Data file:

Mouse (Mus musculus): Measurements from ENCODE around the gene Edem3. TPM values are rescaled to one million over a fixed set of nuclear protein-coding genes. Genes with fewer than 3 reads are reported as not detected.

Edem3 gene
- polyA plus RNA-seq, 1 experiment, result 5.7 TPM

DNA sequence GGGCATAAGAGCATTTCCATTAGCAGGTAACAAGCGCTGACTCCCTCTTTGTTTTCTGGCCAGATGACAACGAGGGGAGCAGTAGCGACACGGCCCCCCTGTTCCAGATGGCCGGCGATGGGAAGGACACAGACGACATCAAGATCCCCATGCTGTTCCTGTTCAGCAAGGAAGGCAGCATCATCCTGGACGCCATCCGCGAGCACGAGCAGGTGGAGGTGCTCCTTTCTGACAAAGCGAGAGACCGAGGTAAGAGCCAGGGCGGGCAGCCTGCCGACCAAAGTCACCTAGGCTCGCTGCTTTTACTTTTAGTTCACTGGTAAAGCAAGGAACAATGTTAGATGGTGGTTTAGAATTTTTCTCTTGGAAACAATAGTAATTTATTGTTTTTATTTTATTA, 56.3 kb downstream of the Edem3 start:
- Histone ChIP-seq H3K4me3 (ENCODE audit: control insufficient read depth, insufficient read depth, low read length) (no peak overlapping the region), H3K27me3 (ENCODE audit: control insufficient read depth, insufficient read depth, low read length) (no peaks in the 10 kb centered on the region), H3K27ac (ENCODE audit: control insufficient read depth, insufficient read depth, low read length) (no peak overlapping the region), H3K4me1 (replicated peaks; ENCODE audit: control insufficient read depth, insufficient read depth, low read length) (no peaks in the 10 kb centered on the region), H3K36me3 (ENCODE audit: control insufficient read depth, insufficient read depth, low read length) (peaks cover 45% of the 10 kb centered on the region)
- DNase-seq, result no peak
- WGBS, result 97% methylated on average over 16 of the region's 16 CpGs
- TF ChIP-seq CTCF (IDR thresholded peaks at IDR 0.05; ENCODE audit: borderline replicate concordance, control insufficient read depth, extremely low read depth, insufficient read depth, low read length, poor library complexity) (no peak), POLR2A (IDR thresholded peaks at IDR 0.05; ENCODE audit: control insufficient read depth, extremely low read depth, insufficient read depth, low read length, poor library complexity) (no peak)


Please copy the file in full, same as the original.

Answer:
Mouse (Mus musculus): Measurements from ENCODE around the gene Edem3. TPM values are rescaled to one million over a fixed set of nuclear protein-coding genes. Genes with fewer than 3 reads are reported as not detected.

Edem3 gene
- polyA plus RNA-seq, 1 experiment, result 5.7 TPM

DNA sequence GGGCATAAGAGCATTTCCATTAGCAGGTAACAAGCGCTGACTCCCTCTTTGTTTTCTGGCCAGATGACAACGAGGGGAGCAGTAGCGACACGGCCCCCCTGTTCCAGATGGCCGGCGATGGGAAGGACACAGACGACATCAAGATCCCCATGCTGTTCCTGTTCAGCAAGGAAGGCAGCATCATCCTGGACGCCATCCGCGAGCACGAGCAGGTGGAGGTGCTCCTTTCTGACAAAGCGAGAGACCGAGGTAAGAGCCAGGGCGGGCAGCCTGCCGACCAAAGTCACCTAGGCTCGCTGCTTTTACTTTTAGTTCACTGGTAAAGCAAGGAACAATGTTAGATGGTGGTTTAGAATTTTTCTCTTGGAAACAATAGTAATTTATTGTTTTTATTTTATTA, 56.3 kb downstream of the Edem3 start:
- Histone ChIP-seq H3K4me3 (ENCODE audit: control insufficient read depth, insufficient read depth, low read length) (no peak overlapping the region), H3K27me3 (ENCODE audit: control insufficient read depth, insufficient read depth, low read length) (no peaks in the 10 kb centered on the region), H3K27ac (ENCODE audit: control insufficient read depth, insufficient read depth, low read length) (no peak overlapping the region), H3K4me1 (replicated peaks; ENCODE audit: control insufficient read depth, insufficient read depth, low read length) (no peaks in the 10 kb centered on the region), H3K36me3 (ENCODE audit: control insufficient read depth, insufficient read depth, low read length) (peaks cover 45% of the 10 kb centered on the region)
- DNase-seq, result no peak
- WGBS, result 97% methylated on average over 16 of the region's 16 CpGs
- TF ChIP-seq CTCF (IDR thresholded peaks at IDR 0.05; ENCODE audit: borderline replicate concordance, control insufficient read depth, extremely low read depth, insufficient read depth, low read length, poor library complexity) (no peak), POLR2A (IDR thresholded peaks at IDR 0.05; ENCODE audit: control insufficient read depth, extremely low read depth, insufficient read depth, low read length, poor library complexity) (no peak)